August 10, 2010

Remembering ... Manila

The Arlington Million, one of my favorite races of the year, is only eleven days away. My memory bank of past Millions is deep and rich. There was the Miracle Million of 1985, and John Henry's fantastic wins in 1981 and 1984.  I saw one of my favorites, Paradise Creek win in 1994, and I witnessed the trials and tribulations of Powerscourt in 2004 & 2005.  But as far as sheer ability of the winner, no Million meant as much to me as the 1987 running.

People often ask me, who was the best American turf horse I ever saw. With all due respect to the excellence and longevity of John Henry, my answer for the past 23 years has been the same, the 1987 Million winner, Manila. The first time I saw Manila in person was the 1986 Lexington Stakes. The moment was not lost on me. Manila, A Lyphard colt out of Dona Ysidra, by Le Fabuleux, had taken to turf like a fish to water just a few months before the Lexington. That day at Belmont, he would relentlessly track down a talented turf runner named Glow, who appeared home free in the stretch. It was an impressive and dogged stretch run that I remember left me thinking that Manila was on the cusp of becoming a turf star. Little did I know how soon that would become reality.

Mike Shannon had purchased Manila just months before, from breeder and Filipino businessman Eduardo M. Cojuangco Jr., who was a close associate of Phillipines president Ferdinand Marcos. Cojuangco left the country in February 1986 on the plane that carried the deposed dictator to exile in Hawaii. Shannon purchased several of Cojuangco's horses, including the young Lyphard colt who had been 0 for 3 on the dirt as a juvenile for his former owner. But it would not take long for Manila to prove to be the star of the bunch.

Beginning with the race before the Lexington, Hollywood Park’s Cinema Handicap, Manila went on a stakes skein seldom seen in American turf. He rolled up nine straight stakes victories in a little over a year. After the Lexington, Manila would never run strictly against his age set again. He broke the track record in Atlantic City’s prestigious United Nations Handicap in his very next start, to bring his victory streak to three. After that, Manila would win a graded stakes at the Meadowlands by almost ten lengths, before earning hard fought victories in the Turf Classic and Breeders' Cup Turf, and what’s more, he won those races as a three-year-old. In that season of 1986, he was named the nation's champion grass horse and finished second in the balloting for Horse of the Year to the great filly, Lady's Secret.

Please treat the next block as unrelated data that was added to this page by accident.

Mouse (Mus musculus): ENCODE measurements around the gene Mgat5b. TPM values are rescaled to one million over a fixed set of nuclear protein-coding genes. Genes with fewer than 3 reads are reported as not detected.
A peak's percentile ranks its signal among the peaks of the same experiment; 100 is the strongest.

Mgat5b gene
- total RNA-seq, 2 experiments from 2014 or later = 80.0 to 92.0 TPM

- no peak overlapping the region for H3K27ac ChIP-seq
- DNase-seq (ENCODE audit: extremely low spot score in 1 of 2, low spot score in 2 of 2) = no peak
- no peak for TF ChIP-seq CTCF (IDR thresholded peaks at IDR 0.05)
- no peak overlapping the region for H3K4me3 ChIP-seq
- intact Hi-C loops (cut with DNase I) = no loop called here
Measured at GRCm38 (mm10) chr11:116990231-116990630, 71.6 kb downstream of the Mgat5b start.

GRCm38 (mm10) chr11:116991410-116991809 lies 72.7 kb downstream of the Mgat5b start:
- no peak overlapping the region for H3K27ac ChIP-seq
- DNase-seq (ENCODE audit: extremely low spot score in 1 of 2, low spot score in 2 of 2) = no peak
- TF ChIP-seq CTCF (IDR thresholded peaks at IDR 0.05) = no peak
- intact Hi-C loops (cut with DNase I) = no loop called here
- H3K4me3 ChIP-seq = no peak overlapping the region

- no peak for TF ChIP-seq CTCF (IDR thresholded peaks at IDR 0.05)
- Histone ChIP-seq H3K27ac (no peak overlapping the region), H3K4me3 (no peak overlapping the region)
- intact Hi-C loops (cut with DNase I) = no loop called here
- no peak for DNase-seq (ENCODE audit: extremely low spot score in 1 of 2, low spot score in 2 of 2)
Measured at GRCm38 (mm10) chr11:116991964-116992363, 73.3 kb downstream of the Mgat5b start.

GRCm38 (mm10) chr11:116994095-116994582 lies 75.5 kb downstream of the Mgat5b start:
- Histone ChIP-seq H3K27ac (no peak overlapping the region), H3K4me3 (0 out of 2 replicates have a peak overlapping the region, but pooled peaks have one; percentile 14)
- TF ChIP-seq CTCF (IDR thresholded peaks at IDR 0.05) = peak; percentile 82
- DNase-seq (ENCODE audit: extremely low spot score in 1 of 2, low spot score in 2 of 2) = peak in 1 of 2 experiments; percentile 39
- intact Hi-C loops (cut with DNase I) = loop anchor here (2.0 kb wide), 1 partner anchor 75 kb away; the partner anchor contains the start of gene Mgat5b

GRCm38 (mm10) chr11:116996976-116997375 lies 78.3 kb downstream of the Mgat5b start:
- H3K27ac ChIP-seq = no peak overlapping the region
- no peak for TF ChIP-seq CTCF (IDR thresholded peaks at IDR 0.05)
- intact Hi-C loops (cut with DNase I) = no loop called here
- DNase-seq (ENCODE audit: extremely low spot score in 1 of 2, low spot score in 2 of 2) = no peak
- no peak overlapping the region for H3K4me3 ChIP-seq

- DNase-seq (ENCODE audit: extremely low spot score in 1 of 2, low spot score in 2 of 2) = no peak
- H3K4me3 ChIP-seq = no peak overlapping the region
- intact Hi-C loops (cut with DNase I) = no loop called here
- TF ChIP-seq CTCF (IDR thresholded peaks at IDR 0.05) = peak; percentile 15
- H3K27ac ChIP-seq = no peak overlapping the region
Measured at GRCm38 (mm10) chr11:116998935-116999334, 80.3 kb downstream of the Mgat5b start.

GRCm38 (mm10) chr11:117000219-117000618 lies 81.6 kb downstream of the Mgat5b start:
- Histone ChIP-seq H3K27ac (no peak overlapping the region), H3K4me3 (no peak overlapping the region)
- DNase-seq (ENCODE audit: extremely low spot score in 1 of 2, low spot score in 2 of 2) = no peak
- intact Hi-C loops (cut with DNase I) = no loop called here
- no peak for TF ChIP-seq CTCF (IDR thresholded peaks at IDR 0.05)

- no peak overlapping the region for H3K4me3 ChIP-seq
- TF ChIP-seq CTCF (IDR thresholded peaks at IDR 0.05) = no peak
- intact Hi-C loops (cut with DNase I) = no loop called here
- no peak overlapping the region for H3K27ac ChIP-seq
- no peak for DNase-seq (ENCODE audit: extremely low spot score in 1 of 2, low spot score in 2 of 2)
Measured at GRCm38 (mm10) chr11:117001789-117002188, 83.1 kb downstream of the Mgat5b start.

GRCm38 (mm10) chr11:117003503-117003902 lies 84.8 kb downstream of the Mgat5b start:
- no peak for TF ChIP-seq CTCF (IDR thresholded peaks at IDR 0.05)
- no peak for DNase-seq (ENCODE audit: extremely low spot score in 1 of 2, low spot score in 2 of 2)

Heading into the Breeders’ Cup Turf, all the talk was about another three-year-old turf star. Dancing Brave was the toast of Europe after powerful wins in the 2000 Guineas, King George VI & Queen Elizabeth Stakes and the Prix de l’Arc de Triomphe. Also a son of Lyphard, Dancing Brave’s press clippings were more than glowing and the colt was thought to be near invincible, despite the presence of Manila, and two other turf tigers in Theatrical and Estrapade. But my friends, that is why they run the race, for it was the other three-year-old who would prove to best on the Santa Anita Turf. As the field straightened for home, it was the great mare Estrapade on the lead, but a three-prong challenge of males was ready to pounce. Manila was moving strongly on the rail, with Theatrical in the middle and Dancing Brave a threatening presence on the outside. The threat never materialized as Dancing Brave hung badly and finished a well beaten fourth at odds of 1-2. Meanwhile Theatrical made a winning move collaring the mare and quickly edging away. Manila’s hole on the rail was closed tightly, and rider Jose Santos had to snatch him up at the 3/16 pole. Theatrical was in full flight and appeared to be long gone, that is, long gone if Manila had been just another horse. Digging down unbelievably deep, Manila accelerated in gargantuan proportions and nailed his older competition at the wire. It was a fantastic performance, and one that saw Manila beat three champions.